A fine mesh strainer & a place for the whey to drain
To forage for fig sap, bring a small jar or container to catch the milky droplets as you pick figs and leaves off the tree. Since the sap can irritate the skin, I wore gloves while foraging. I also cut off a small fig branch with some additional leaves on it. I wanted to test both types of recipes I found — one method uses a branch and lemon juice while the other method uses just sap — but I believe the fig sap droplets are the most potent coagulant and the process would work just as well without the branch.
Add the branch (I carved the bark off first and cut it in half), milk, and cream to a pot and slowly warm it up until it reaches 122° F. Then, turn off the heat, close the lid, and leave it alone for 30 minutes. If you have a cheese mold, this is the time to add the leaves to the basket. Set the lid tightly inside to mold the leaves to the shape of the basket. If you are using cheesecloth, line a fine mesh strainer with several layers (using big enough sheets to allow the ends to be tied) and set the strainer over a large bowl.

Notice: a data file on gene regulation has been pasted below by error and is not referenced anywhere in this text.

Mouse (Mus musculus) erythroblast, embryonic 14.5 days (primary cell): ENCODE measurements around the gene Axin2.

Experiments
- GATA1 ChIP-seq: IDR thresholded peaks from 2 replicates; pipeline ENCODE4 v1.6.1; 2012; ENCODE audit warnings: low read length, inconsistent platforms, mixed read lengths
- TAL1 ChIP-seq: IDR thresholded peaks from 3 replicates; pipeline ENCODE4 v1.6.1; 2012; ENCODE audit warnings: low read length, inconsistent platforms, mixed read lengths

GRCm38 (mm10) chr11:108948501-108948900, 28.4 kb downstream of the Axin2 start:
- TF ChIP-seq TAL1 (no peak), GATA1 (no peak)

After 30 minutes, remove the branch, and add a good pinch of salt, the lemon juice, and the fig sap. Turn the heat back on low and slowly warm the cheese as the curds separate from the whey. (You want the curds to be warm so that they will stick together as they’re molded).
Separate the curds from the whey using a fine mesh sieve, a slotted spoon, or whatever else you have on hand. (I find it easiest to scoop large curds first instead of just pouring the whole pot.) Gently compress the curds into the mold and push them down with the lid. Leave it at room temperature for two hours and then move it to the fridge, emptying the bowl or drainage container of liquid as needed.
After a day in the fridge, lay excess leaves on top of the cheese and flip it over. The cheese can be eaten at this stage or left in the fridge for 5 days. After these initial 5 days, it may be cured for longer in a cheese cellar with a temperature of around 50° F. I chose to eat my cheese after two days. It was delicious and creamy, almost like fresh mozzarella.
- I followed this recipe with slight adaptations.